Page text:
Saturday, March 28, 2009

Attachment Theory


I had a most interesting discussion with a colleague this week. And as we were both mothers, it inevitably led to our “pet” topic – raising children.

Now, she is a very different person from me. She is as meticulous as I am forgetful, and so her parenting style is based upon  her own research and convictions about what the so-called early childhood experts may say or assert, but she comes to a conclusion and adheres by it. My parenting style? I basically let Nic decide. He has a degree in Social Work, and in the University did a course on child psychology, and has first-hand experience with “undiscipled and undisciplined” (my words, not his) adults in his work.

Both my colleague and I agreed that we did not subscribe to the “Cry It Out” method, but rather our parenting styles (and by “our” I really mean her style and Nic’s style, which I follow) is generally based on the Attachment Theory.

(Disclaimer: I may not 100% accurate, but this is my understanding and interpretation, as a lay non-social work background person :) )

The Attachment Theory basically states that an infant becomes securely attached to adults who respond appropriately, promptly and consistently to their needs. This adult (primary caregiver) becomes a “secure base,” a base from which the child can explore the surrounding environment. A baby will show some signs of distress when separated from their primary caregiver, but will be happy and comforted upon the caregiver’s return. They will not be overly distressed at a parent’s absence, but clearly prefer parents to strangers.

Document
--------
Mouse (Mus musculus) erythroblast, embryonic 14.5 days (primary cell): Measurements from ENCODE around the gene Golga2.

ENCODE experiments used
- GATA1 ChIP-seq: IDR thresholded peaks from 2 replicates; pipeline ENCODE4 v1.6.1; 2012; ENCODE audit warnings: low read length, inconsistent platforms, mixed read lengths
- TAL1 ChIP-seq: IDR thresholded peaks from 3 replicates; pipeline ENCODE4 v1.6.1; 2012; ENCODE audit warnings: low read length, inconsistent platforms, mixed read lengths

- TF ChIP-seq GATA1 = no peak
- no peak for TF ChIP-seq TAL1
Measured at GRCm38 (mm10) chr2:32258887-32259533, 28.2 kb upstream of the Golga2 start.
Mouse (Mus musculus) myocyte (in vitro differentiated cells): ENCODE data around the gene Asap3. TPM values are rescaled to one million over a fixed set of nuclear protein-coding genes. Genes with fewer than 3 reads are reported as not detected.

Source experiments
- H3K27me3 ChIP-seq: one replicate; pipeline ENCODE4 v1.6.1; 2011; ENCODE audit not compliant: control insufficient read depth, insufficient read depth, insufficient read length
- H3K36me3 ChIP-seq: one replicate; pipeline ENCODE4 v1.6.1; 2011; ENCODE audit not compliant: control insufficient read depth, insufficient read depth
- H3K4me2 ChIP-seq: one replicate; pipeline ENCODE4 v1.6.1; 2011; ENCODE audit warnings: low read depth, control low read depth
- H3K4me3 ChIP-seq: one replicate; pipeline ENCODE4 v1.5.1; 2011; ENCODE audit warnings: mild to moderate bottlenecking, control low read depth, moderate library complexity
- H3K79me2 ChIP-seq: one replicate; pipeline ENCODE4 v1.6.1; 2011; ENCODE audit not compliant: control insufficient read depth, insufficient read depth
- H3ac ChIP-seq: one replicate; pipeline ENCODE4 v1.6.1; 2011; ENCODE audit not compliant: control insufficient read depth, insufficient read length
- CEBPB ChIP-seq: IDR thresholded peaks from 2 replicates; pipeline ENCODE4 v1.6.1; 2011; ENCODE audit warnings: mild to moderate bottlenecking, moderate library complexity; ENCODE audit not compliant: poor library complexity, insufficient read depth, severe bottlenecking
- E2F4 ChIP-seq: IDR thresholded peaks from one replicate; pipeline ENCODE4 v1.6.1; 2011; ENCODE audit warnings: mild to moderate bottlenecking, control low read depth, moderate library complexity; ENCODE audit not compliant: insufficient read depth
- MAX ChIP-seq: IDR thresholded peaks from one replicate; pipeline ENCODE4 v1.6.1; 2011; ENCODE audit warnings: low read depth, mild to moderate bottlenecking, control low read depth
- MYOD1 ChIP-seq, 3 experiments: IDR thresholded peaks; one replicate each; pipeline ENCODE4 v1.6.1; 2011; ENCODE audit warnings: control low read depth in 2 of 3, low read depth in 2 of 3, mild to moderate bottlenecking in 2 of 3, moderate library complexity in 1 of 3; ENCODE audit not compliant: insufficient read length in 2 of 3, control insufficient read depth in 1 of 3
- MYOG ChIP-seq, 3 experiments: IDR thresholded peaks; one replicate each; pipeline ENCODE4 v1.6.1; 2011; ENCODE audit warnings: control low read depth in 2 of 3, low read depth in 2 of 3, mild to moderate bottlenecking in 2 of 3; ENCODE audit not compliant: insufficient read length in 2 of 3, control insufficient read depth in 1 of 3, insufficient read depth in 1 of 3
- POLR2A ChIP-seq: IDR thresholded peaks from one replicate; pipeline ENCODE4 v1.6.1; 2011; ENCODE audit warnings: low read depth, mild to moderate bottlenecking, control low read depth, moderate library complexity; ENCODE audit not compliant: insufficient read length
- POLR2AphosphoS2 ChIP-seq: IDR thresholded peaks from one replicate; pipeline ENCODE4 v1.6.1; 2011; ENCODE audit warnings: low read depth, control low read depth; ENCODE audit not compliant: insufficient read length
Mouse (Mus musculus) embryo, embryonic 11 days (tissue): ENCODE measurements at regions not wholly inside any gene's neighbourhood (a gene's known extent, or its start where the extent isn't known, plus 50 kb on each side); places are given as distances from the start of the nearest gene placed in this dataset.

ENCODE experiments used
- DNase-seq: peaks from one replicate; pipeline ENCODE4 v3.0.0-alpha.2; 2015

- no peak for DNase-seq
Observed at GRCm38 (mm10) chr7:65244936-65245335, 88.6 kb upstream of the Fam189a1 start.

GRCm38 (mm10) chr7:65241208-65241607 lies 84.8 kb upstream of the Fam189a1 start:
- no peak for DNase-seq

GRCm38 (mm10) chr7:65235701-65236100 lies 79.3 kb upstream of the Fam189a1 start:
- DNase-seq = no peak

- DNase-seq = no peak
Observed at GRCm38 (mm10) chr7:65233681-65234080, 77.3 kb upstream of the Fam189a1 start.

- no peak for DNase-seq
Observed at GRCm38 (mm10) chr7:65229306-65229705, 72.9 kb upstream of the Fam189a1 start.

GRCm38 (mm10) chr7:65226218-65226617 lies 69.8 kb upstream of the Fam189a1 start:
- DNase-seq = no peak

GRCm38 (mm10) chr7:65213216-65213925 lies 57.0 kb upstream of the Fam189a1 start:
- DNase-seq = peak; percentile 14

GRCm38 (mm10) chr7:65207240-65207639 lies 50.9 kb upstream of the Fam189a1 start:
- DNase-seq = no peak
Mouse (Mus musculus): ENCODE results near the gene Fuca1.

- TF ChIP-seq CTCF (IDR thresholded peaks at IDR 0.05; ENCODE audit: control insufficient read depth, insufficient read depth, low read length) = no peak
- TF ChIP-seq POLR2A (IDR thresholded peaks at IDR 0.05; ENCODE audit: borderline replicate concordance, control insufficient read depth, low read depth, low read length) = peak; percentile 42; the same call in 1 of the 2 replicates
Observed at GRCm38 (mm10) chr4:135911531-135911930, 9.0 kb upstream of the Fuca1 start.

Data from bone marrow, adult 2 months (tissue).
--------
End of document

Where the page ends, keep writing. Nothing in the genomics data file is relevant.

This is generally the best sort of attachment, as a securely attached child becomes a securely attached adult. These adults will have a good self-esteem and be able to have trusting and lasting relationships.

Other attachments that can develop through are avoidant attachment (where the caregiver offers little or no response to a distressed child, and generally discourages crying), ambivalent attachment (where the caregiver is inconsistent in his/her response to the child, sometimes appropriate and sometimes neglectful) and disorganized attachment (caused by mistreatment). Insecurely attached children grow up to be insecurely attached adults, and face different issues with their life and relationships.

Interestingly, securely attached children are the least isolated and most popular and least likely to be bullied in school! And most remarkably, school bullies are often insecurely attached.


So these are not mere theories and attachment “principles”, our parenting styles do influence our kids, not just for a few months or even a few years, but it impacts the child’s entire life!

God, please grant us the wisdom to be great parents!

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